Addressing Gender Equality and Climate Risks in SIDS
The tourism sector is an important area common to all SIDS countries that is currently facing challenges due to COVID-19-related restrictions according to FAO’s Senior Gender Officer, Tacko Ndiaye IMAGE: FAO, PIFON
The FAO sub-programme – Empowering Women in Food Systems and Strengthening the Local Capacities and Resilience of SIDS in the Agri-Food Sector – is forming a series of webinars to address gender inequalities in food systems in small island development states.
Tacko Ndiaye, the Senior Gender Officer of FAO, says prevailing sociocultural norms commonly limit the ability of women to exercise power and autonomous decision-making.
“Women continue to be disadvantaged in their access to productive resources, innovative technologies, market information, financial services, education and training.”
“Addressing gender inequalities in food systems means ensuring that women and men participate equally in and benefit equally from agricultural markets and rural economies to better sustain and improve their livelihoods, while preserving the natural resource and adapting to climate change.”
She said: “The tourism sector is one important area that is common to all SIDS countries and that is currently facing big challenges due to COVID-19-related restrictions. The subprogramme is addressing tourism through the analysis of the sector and assessing how women can adapt their agri-food businesses to ensure food security.”
Earlier today, PIFON’s Senior Programme Manager, Lavinia Kaumaitotoya presented the impacts of COVID-19 on value chains and climate resilient agriculture in the Pacific.
“Overall, the COVID-19 pandemic has not has any discernible direct impact on the capacity of Pacific island countries to produce food agricultural products.”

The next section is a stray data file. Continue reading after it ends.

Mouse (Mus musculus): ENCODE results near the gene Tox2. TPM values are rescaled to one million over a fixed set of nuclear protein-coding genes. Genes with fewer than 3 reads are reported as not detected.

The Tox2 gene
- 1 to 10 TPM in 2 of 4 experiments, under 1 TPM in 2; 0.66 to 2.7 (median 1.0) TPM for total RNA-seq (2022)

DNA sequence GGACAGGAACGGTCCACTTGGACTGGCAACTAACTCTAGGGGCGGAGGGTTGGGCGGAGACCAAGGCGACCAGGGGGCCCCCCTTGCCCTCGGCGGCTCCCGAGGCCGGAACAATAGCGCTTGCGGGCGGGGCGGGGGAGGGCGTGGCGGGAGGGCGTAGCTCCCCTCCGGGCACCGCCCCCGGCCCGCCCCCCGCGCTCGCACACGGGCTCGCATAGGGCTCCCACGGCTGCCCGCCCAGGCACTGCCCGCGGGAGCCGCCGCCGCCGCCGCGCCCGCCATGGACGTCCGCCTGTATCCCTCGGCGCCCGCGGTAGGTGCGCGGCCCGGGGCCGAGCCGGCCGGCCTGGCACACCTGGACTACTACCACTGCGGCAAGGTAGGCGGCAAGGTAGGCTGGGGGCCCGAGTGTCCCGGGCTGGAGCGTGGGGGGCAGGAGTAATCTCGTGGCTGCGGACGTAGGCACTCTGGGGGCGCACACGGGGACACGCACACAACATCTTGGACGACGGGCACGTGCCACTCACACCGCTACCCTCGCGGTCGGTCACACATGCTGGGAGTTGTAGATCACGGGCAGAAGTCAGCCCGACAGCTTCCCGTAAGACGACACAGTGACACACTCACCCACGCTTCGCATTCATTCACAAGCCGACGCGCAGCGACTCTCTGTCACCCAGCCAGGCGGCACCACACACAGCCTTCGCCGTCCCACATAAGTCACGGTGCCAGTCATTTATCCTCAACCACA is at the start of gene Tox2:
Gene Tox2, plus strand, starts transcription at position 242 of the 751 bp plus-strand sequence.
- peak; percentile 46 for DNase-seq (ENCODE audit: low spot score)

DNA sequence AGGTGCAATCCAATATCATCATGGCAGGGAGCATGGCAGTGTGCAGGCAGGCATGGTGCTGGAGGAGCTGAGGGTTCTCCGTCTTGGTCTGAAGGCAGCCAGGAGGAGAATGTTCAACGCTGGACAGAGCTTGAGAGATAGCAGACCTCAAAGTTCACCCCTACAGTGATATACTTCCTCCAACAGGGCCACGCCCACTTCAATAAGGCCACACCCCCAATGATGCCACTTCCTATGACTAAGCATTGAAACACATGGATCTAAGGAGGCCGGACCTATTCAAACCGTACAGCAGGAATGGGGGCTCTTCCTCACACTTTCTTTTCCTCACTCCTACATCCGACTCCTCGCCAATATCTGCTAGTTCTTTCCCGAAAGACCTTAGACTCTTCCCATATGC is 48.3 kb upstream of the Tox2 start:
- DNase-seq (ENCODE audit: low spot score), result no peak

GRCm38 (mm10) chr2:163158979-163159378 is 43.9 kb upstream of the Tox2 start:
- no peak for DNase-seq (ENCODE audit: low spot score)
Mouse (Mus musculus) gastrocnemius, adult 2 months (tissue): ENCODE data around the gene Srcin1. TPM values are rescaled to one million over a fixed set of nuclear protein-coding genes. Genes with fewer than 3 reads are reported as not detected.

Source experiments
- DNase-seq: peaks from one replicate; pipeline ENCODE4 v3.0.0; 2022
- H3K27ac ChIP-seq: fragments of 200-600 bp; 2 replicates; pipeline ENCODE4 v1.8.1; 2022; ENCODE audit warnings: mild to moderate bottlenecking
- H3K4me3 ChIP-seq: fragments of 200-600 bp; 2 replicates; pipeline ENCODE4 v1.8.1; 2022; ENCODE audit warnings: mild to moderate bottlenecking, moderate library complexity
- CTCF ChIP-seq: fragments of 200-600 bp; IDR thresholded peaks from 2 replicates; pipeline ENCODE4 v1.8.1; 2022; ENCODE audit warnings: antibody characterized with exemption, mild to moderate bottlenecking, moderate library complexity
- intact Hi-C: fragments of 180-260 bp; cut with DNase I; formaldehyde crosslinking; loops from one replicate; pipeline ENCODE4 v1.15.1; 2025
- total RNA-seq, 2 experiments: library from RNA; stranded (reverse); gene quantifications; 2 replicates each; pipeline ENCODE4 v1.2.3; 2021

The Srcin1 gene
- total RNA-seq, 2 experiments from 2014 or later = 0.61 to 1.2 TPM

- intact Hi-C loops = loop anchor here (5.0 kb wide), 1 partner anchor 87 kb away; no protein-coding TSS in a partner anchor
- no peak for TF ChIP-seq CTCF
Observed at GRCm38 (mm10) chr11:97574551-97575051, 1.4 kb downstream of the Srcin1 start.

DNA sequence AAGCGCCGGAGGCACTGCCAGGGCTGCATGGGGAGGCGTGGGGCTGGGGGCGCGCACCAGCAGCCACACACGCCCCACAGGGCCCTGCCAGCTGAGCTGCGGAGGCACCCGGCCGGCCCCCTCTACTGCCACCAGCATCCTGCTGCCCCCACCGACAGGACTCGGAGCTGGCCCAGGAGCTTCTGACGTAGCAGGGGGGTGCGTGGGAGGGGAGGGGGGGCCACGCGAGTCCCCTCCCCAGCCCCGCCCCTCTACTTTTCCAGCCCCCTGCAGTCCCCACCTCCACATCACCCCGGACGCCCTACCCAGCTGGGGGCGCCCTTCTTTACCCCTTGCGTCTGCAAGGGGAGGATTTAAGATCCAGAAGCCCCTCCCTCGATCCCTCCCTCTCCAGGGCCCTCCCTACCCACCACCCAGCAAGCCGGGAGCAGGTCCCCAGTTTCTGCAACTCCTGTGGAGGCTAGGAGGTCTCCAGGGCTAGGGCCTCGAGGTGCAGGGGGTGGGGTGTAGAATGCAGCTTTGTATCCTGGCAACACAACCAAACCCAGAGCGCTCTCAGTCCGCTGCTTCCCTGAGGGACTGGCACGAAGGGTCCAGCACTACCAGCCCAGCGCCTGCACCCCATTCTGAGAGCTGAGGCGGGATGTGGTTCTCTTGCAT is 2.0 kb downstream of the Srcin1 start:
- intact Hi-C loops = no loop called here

“Despite a fall in overall income through the loss of jobs and the reduction in working hours, the overall domestic markets for food staples such as taro, cassava and sweet potato have not, as yet, significantly adversely impacted. These food staples are seen as necessities with a relatively low-income elasticity.”
Lavinia Kaumaitotoya said while the the impact of the pandemic on the market for horticultural products, spices and stimulants has varied, the cessation of all visitor arrivals has meant air freight capacity has drastically fallen with freight costs drastically risen.
“Depending on the product and location, the products most severely impacted are those linked to tourism such as pineapples in Fiji and spices in Vanuatu. It threatens the very survival of these important agricultural growth industries that make a substantial contribution to rural livelihoods and food security.”
“Fiji, Vanuatu, New Caledonia, the Cook Islands and Palau are heavily dependent on tourism, the sector is the largest direct employer of labour with significant multiplier impact effects throughout the rest of the economy. While tourism is less important in Tonga, Samoa and the Solomon Islands, it’s still of considerable significance being a major employer of labour.”
Lavinia Kaumaitotoya said visitor arrivals have ceased to all Pacific island countries is expected to take several years to recover to pre-pandemic levels. The close of the tourism sector she said has led to massive job losses through the linkage of tourism to the rest of the economy.
The first webinar, Gender Equality and Value Chains in SIDS, took place in September.